Aspirin Equally Heart-protective in Men and Women
NEW YORK (Reuters Health) – Studies have suggested that aspirin is less effective for preventing heart attack in women than in men, although women do benefit from a similar reduction in risk of stroke due to a blocked artery. However, a new study shows that the apparent lower efficacy in women is not due to a failure of aspirin to reduce platelet clumping or aggregation, as has been proposed.
"Women are clearly benefiting from taking aspirin and should continue to take it to improve their cardiovascular health," Dr. Diane M. Becker states in a Johns Hopkins press release. "Aspirin has been proven by all previous studies to lower the risk of stroke and, as our latest findings show, it also reduces platelet aggregation that can lead to potentially fatal clots in blood vessels."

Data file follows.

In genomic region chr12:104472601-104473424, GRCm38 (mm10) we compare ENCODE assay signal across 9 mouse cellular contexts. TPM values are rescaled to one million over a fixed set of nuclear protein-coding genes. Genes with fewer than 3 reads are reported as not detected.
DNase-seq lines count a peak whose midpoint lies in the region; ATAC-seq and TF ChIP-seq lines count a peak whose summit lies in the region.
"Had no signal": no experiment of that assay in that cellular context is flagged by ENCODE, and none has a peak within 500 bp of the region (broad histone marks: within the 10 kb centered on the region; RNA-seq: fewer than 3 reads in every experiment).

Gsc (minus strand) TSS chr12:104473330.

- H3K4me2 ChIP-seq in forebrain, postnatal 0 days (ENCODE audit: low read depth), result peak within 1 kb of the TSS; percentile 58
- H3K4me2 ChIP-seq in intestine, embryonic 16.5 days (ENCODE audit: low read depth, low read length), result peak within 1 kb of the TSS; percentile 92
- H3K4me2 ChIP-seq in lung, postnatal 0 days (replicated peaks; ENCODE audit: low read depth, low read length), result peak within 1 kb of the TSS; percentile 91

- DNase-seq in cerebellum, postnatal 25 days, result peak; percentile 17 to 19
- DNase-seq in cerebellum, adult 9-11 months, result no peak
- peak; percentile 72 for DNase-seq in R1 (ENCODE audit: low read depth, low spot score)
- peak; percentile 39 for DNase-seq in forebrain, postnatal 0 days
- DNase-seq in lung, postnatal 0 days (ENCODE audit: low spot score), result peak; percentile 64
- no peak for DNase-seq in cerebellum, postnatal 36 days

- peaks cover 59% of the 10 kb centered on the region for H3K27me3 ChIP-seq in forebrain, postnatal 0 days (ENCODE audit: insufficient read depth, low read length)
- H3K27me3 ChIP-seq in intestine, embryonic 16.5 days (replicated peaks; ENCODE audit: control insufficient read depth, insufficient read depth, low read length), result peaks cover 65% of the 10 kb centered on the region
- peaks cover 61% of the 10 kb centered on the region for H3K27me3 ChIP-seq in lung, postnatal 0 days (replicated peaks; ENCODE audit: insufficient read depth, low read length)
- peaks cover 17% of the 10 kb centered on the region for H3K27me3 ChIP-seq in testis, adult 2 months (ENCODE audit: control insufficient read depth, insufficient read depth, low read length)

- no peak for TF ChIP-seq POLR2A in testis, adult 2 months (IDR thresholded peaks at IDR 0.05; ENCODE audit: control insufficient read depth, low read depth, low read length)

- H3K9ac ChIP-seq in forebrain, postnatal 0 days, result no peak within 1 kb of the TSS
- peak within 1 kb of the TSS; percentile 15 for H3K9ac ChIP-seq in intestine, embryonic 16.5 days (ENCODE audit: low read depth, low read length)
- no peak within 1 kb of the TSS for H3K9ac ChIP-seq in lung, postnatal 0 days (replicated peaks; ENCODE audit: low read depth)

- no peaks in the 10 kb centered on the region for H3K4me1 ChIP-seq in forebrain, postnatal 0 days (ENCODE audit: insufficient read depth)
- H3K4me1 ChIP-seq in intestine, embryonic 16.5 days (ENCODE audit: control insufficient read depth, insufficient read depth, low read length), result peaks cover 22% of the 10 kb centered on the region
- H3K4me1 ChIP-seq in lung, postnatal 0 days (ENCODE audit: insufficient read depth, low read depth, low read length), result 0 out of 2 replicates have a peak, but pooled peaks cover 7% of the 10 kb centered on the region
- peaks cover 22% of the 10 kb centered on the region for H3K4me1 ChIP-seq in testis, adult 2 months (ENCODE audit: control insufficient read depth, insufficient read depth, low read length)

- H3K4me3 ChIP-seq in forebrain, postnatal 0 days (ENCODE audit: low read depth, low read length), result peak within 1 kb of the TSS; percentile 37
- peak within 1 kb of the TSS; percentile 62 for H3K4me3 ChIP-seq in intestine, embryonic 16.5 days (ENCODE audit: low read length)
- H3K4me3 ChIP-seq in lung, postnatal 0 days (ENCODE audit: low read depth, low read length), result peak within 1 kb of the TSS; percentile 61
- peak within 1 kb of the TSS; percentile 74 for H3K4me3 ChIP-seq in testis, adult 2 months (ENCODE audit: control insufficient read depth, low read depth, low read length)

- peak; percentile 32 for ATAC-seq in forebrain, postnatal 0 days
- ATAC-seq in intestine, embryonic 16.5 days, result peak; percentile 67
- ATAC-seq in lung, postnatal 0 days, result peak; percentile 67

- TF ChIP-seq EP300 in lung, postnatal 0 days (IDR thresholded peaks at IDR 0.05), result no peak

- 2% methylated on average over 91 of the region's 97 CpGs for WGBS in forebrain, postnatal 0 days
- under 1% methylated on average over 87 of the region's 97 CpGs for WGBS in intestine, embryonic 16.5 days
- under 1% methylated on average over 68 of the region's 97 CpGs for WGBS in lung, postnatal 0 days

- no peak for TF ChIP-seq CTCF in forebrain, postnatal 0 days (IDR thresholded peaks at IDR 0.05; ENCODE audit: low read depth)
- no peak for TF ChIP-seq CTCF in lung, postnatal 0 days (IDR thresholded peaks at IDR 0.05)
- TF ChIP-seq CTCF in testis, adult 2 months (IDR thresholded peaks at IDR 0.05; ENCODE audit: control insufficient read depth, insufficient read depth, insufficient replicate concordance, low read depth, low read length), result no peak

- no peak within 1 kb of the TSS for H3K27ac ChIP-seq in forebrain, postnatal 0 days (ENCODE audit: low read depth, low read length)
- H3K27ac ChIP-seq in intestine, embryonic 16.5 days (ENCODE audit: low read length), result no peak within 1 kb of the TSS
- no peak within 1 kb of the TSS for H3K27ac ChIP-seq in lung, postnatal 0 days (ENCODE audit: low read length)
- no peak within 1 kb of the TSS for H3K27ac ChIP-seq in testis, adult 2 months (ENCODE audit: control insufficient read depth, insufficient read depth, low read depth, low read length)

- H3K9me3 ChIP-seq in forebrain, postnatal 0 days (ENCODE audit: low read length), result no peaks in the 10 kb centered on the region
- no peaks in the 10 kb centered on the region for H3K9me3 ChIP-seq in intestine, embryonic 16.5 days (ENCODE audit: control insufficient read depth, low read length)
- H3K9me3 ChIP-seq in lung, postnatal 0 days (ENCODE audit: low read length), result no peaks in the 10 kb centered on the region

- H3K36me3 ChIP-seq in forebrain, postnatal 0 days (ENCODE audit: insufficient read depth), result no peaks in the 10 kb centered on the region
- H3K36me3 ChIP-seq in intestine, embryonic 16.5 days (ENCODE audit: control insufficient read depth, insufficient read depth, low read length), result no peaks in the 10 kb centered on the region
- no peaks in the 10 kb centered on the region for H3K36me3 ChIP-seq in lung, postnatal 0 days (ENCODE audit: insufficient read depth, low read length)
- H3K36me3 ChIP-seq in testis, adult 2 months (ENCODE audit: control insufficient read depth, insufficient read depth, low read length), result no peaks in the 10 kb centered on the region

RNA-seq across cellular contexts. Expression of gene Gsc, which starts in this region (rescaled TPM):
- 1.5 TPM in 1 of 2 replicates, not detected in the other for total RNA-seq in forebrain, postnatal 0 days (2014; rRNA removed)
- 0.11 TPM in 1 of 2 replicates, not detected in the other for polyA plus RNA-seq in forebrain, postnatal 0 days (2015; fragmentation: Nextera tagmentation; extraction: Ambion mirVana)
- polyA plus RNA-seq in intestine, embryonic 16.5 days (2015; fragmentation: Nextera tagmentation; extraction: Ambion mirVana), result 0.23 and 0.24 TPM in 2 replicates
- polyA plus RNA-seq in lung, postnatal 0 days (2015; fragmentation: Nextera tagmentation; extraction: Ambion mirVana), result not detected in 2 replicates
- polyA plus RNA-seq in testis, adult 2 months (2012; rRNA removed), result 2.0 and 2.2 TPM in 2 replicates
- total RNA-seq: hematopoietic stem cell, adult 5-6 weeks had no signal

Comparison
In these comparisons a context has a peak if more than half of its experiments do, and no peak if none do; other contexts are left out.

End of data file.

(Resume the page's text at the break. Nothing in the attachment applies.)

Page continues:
To explore why aspirin seems to exert different effects in men and women, Becker, from the Johns Hopkins Medical Institutions in Baltimore, and her team studied the effects of 14 days of aspirin therapy on platelets — elements in the blood involved in clotting.
Included in the study were the apparently healthy siblings of 403 patients who developed heart disease events before 60 years of age, along with their adult offspring (571 men, 711 women).
The findings are reported in the Journal of the American Medical Association.
The team observed in both men and women that aspirin, taken daily for a two-week period, blocks key biological pathways that lead to platelet clumping. Using an electrical measure of how well platelets stick together, researchers found that clumping decreased similarly in aspirin-treated men and women.
"Our results show that aspirin does what it is supposed to do in both men and women," said platelet biologist and study co-author Dr. Nauder Faraday from Johns Hopkins.
SOURCE: Journal of the American Medical Association March 22/29, 2006.